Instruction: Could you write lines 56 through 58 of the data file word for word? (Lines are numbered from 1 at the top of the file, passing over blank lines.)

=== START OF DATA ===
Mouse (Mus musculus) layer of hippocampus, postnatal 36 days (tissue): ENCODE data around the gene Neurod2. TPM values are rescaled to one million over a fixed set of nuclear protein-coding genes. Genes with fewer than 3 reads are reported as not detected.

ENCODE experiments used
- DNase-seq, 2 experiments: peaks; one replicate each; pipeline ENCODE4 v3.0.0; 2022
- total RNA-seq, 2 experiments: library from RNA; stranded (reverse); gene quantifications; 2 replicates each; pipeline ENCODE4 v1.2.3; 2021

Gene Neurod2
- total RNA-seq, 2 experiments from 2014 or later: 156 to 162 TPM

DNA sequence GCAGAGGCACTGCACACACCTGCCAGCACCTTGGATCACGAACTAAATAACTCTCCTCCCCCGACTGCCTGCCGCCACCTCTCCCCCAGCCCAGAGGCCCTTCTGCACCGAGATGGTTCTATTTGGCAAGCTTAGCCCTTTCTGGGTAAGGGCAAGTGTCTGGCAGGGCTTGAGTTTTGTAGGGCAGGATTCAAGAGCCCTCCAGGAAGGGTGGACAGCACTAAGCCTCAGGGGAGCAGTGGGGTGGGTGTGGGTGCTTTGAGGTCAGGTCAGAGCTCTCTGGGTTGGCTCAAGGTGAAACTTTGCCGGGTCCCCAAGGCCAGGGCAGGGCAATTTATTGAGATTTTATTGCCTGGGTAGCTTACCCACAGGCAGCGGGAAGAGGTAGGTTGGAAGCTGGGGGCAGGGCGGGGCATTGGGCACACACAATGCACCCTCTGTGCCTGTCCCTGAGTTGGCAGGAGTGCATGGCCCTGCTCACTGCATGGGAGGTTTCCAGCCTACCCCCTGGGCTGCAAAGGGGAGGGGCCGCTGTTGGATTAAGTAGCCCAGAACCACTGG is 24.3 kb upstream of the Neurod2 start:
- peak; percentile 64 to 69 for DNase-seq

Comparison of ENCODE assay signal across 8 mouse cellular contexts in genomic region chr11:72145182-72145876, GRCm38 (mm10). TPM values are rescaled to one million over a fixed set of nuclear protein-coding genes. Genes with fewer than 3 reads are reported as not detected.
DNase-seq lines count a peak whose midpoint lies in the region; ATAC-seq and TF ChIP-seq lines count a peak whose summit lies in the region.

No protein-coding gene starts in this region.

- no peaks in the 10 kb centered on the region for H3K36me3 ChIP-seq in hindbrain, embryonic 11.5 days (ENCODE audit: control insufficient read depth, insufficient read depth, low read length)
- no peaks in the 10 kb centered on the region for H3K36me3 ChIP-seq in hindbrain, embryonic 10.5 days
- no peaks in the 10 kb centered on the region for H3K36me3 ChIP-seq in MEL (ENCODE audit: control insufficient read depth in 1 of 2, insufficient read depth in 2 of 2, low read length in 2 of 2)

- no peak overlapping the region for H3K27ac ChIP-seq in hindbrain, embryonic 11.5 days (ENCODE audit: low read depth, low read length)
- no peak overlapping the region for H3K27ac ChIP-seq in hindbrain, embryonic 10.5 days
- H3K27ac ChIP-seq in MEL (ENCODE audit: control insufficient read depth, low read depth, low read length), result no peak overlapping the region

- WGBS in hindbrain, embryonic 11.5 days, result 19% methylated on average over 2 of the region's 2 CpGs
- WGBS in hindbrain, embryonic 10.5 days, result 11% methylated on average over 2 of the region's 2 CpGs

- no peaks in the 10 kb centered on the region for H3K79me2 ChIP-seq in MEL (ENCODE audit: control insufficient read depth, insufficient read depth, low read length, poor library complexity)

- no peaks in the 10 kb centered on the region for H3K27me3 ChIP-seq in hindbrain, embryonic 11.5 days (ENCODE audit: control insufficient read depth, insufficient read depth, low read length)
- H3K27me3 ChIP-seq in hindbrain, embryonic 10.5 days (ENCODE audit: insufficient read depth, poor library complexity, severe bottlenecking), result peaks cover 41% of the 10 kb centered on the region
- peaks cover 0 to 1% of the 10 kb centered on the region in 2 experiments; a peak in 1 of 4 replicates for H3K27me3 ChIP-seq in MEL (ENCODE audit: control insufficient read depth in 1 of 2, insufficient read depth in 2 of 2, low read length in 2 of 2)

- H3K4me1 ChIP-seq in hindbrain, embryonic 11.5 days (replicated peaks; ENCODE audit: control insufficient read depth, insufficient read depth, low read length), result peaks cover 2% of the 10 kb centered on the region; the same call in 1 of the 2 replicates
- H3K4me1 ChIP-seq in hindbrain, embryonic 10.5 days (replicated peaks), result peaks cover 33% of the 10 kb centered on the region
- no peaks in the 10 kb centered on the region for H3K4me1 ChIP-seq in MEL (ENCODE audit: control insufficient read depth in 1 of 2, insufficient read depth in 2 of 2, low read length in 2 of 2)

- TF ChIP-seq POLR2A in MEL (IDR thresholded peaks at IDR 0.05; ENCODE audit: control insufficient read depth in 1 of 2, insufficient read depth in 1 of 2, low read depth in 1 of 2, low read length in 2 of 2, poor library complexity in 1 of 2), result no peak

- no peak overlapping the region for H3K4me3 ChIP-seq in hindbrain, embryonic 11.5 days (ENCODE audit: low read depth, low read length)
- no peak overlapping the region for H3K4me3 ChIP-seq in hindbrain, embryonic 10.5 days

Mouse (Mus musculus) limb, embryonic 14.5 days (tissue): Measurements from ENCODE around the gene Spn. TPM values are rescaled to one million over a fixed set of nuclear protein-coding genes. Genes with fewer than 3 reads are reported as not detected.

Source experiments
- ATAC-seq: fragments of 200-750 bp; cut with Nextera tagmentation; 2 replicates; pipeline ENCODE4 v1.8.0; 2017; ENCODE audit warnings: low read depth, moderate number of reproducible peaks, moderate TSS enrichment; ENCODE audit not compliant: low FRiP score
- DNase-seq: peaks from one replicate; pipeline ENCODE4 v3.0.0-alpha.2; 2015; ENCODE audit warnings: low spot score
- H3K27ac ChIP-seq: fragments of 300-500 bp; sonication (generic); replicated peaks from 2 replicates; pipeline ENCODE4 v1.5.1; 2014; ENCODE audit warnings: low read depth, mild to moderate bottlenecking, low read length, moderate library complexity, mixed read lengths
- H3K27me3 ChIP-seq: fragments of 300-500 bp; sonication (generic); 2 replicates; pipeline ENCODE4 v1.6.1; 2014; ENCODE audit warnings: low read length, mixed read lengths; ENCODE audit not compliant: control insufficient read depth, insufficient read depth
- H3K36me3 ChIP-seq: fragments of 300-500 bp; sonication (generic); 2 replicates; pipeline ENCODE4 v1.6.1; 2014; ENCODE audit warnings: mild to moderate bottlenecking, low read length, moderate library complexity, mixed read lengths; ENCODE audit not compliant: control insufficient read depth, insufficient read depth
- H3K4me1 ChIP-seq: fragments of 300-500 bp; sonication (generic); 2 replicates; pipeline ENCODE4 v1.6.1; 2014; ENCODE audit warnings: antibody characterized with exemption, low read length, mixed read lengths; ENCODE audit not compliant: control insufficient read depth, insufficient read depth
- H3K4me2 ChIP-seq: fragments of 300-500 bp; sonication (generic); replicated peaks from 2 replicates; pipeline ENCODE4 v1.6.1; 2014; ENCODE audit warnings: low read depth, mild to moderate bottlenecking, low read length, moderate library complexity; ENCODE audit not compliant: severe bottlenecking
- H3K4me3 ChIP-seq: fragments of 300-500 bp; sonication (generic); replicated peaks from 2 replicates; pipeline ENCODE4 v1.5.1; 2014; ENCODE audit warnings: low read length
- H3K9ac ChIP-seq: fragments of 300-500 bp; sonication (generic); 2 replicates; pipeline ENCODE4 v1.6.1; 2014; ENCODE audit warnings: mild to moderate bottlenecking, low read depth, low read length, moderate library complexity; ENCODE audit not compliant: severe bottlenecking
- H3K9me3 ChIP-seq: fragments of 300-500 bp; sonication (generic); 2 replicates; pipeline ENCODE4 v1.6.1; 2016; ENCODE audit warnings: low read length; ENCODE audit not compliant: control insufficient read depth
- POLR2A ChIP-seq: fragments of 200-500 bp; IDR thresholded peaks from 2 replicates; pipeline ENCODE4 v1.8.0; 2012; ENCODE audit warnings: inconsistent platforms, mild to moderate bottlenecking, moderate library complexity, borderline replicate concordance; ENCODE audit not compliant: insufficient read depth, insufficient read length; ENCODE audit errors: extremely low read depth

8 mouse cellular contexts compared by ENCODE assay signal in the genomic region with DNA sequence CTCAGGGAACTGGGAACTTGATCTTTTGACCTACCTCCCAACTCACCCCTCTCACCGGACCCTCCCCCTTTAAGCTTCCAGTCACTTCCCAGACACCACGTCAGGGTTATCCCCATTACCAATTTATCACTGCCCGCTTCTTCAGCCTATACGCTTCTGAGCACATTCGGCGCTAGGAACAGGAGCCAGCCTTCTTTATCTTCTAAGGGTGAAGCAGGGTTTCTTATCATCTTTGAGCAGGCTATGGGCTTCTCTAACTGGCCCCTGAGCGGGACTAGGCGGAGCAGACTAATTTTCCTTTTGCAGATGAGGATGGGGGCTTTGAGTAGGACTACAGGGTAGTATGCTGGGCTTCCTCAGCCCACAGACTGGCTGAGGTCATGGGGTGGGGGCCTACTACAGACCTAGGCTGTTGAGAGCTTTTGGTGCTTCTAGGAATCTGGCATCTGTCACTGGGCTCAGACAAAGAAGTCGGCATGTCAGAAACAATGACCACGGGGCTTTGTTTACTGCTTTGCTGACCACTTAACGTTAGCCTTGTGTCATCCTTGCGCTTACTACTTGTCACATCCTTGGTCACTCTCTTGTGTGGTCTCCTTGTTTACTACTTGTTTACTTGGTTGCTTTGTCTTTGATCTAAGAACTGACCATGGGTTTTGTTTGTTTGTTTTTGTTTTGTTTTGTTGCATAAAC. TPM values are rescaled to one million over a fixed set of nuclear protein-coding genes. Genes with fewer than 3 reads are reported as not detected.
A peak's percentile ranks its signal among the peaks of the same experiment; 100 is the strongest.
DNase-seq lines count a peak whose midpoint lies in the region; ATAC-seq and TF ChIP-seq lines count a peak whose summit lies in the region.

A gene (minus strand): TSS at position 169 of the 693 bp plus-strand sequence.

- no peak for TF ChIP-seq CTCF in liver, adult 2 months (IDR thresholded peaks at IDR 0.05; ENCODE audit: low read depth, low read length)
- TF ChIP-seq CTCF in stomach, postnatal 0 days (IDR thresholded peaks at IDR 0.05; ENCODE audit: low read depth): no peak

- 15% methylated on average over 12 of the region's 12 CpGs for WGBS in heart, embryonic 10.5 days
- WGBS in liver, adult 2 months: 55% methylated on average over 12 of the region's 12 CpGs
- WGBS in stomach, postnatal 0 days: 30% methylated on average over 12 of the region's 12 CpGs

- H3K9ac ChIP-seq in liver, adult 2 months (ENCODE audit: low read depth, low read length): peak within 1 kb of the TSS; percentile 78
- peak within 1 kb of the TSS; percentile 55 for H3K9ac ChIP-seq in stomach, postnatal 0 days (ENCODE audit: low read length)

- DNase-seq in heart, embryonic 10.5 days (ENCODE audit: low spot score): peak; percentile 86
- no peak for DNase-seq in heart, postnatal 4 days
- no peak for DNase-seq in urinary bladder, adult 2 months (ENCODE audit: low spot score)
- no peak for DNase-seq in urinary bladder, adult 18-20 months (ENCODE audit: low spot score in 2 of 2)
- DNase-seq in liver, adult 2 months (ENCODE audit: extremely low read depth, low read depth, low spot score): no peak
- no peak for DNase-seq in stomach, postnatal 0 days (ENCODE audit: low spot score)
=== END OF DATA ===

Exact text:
- no peak for DNase-seq in urinary bladder, adult 2 months (ENCODE audit: low spot score)
- no peak for DNase-seq in urinary bladder, adult 18-20 months (ENCODE audit: low spot score in 2 of 2)
- DNase-seq in liver, adult 2 months (ENCODE audit: extremely low read depth, low read depth, low spot score): no peak